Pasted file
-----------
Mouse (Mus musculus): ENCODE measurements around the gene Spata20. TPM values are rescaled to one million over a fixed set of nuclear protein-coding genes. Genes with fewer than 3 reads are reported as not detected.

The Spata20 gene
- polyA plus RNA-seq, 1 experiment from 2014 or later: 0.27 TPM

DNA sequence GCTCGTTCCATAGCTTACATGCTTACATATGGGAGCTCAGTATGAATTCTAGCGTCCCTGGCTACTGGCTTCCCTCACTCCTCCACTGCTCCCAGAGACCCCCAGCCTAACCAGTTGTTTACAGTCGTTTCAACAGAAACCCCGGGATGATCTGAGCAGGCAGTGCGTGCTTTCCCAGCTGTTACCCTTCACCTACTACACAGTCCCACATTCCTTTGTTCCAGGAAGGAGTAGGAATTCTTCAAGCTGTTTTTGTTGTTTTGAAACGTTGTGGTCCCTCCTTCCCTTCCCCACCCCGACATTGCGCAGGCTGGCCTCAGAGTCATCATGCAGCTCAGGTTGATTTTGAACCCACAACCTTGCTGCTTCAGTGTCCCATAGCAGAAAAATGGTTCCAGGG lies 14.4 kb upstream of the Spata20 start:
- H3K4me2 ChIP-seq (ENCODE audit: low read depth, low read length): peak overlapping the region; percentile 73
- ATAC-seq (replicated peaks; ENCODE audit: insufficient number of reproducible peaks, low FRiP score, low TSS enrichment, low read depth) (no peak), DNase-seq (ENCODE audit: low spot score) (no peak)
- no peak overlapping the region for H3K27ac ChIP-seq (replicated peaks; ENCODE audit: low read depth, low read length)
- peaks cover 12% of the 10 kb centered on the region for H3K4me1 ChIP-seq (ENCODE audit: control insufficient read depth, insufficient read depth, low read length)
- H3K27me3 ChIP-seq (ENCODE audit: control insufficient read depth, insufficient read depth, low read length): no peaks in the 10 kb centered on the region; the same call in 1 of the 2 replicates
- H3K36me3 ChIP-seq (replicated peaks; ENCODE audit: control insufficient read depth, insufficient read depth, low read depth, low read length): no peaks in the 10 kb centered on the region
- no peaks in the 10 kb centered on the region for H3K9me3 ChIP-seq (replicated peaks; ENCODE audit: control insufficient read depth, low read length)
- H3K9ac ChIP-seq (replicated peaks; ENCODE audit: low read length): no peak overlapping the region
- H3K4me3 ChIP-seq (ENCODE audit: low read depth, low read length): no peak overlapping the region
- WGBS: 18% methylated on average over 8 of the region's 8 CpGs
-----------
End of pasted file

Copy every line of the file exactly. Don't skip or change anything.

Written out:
Mouse (Mus musculus): ENCODE measurements around the gene Spata20. TPM values are rescaled to one million over a fixed set of nuclear protein-coding genes. Genes with fewer than 3 reads are reported as not detected.

The Spata20 gene
- polyA plus RNA-seq, 1 experiment from 2014 or later: 0.27 TPM

DNA sequence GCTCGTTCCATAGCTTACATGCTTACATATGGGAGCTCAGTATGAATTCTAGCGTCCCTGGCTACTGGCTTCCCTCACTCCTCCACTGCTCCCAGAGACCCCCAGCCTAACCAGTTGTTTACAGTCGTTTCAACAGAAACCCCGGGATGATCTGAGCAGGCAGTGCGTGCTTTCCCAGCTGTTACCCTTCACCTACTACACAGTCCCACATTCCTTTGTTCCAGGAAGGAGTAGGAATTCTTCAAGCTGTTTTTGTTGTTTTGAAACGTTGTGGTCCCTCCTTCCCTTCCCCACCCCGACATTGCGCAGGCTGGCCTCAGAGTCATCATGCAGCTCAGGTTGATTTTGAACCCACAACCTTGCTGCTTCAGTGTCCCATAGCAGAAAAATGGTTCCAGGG lies 14.4 kb upstream of the Spata20 start:
- H3K4me2 ChIP-seq (ENCODE audit: low read depth, low read length): peak overlapping the region; percentile 73
- ATAC-seq (replicated peaks; ENCODE audit: insufficient number of reproducible peaks, low FRiP score, low TSS enrichment, low read depth) (no peak), DNase-seq (ENCODE audit: low spot score) (no peak)
- no peak overlapping the region for H3K27ac ChIP-seq (replicated peaks; ENCODE audit: low read depth, low read length)
- peaks cover 12% of the 10 kb centered on the region for H3K4me1 ChIP-seq (ENCODE audit: control insufficient read depth, insufficient read depth, low read length)
- H3K27me3 ChIP-seq (ENCODE audit: control insufficient read depth, insufficient read depth, low read length): no peaks in the 10 kb centered on the region; the same call in 1 of the 2 replicates
- H3K36me3 ChIP-seq (replicated peaks; ENCODE audit: control insufficient read depth, insufficient read depth, low read depth, low read length): no peaks in the 10 kb centered on the region
- no peaks in the 10 kb centered on the region for H3K9me3 ChIP-seq (replicated peaks; ENCODE audit: control insufficient read depth, low read length)
- H3K9ac ChIP-seq (replicated peaks; ENCODE audit: low read length): no peak overlapping the region
- H3K4me3 ChIP-seq (ENCODE audit: low read depth, low read length): no peak overlapping the region
- WGBS: 18% methylated on average over 8 of the region's 8 CpGs